Cookie Schwaeber-Issan
Cookie Schwaeber-Issan

The key to your freedom is second-level thinking

I grew up during an era where “free love” was a term used to describe the decision to sleep with whomever, whenever but without regard for any lasting commitment or future consequences.  It sounded liberating, and it probably felt that way to some until the long-term consequences of AIDS and STDs became a harsh reality which, tragically, took the lives of many young people during the ’60s and ’70s.

The urgent wake-up call of dealing with the connection between actions and consequences was probably one of the greatest factors which was responsible for many hippies growing up and finally taking responsibility to lead more substantial and cautious lives.

It was, undoubtedly, that very lack of second-level thinking – the need to understand that actions always lead to certain outcomes (for better or worse) – which often took away the freedoms of those who engaged only in first-level thinking – the impulse to act without concern for future results.  During the days of “free love,” the freedoms that were often lost involved one’s health, one’s ability to further engage in sex and, in the worst case scenario, even the loss of life.

Today, we are, sadly, once again, falling into the trap of first-level thinking.  All too many are not taking the needed time and consideration to think through the long-term results of rushed actions which we are constantly being asked to hastily make.  To the extent that circumstances are portrayed as dire and extreme, we are expected to speedily act in accordance with whatever is being decided by a handful of policy-makers who, themselves, clearly have not thoroughly thought through the consequences of their recommended strategies.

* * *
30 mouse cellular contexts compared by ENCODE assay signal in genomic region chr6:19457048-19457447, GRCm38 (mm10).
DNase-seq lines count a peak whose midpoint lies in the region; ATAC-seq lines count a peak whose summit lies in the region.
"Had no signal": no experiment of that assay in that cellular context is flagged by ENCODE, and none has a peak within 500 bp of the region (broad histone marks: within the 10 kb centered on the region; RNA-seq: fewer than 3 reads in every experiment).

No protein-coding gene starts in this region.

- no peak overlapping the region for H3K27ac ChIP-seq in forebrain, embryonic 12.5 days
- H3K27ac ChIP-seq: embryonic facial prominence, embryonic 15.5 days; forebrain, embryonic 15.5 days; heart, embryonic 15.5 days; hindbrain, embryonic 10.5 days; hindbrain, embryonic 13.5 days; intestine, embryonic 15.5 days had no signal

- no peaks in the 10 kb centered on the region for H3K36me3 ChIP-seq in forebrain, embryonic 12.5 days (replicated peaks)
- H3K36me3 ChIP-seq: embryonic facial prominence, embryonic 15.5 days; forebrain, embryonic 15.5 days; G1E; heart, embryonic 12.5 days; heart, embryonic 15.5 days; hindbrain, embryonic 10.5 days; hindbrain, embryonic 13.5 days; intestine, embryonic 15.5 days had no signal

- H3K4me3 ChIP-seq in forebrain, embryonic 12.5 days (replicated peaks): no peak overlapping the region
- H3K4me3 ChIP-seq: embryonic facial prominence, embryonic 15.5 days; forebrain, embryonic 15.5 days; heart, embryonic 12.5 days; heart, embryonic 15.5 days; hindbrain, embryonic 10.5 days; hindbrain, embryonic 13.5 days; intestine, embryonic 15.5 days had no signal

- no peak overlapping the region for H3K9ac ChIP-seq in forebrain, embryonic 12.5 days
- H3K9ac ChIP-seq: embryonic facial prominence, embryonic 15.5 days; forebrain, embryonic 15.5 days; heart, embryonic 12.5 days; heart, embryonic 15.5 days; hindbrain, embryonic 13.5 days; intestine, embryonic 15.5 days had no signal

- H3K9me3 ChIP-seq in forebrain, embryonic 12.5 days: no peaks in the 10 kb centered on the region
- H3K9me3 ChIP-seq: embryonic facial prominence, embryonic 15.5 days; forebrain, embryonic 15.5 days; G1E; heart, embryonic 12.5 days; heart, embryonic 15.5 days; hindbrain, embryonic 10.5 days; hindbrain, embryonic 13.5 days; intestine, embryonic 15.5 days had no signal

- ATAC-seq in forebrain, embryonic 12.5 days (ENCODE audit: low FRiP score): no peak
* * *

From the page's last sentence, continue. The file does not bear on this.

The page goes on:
Here is a case in point.  Restaurants have been required to not allow admission to unvaccinated diners.  While it may sound reasonable, from a first-level thinking approach, let’s consider the long-term effects.  In the U.S., where a significant percentage of the black population has chosen not to get vaccinated, largely due to historical experimental medical procedures which were nefariously perpetrated on their community, a large number now find themselves disenfranchised from the right to eat in a public restaurant – almost reminiscent of days when, in some states, blacks were not permitted access to many places that whites were allowed to frequent.  These effects are turning out to be so egregious to the African American community, and, clearly, those who have instituted these new “segregation” policies never thought long enough to foresee where this could lead and how it might be perceived.

Here in Israel, and throughout the world, such policies have been responsible for causing an ugly division among our population.  Everything has been reduced to the vaccinated and the unvaccinated.  Who can access and who cannot.  A fear of “being together” has been the sad outcome of a country referred to as “the house of Israel.” But the house is now divided, and, as a great man once said, “A house divided cannot stand.”

Yet, when desperate measures are called for, by those who deem that the situation is desperate, the window of reasonable investigation, fact-gathering and choice-making is only open for a brief moment.  Rather than execute our due diligence in order to make smart and informed decisions, which are suited to the individual’s best interest, we are instructed to “believe the experts,” “follow the science,” and get on board with the thinking that has already been done for you.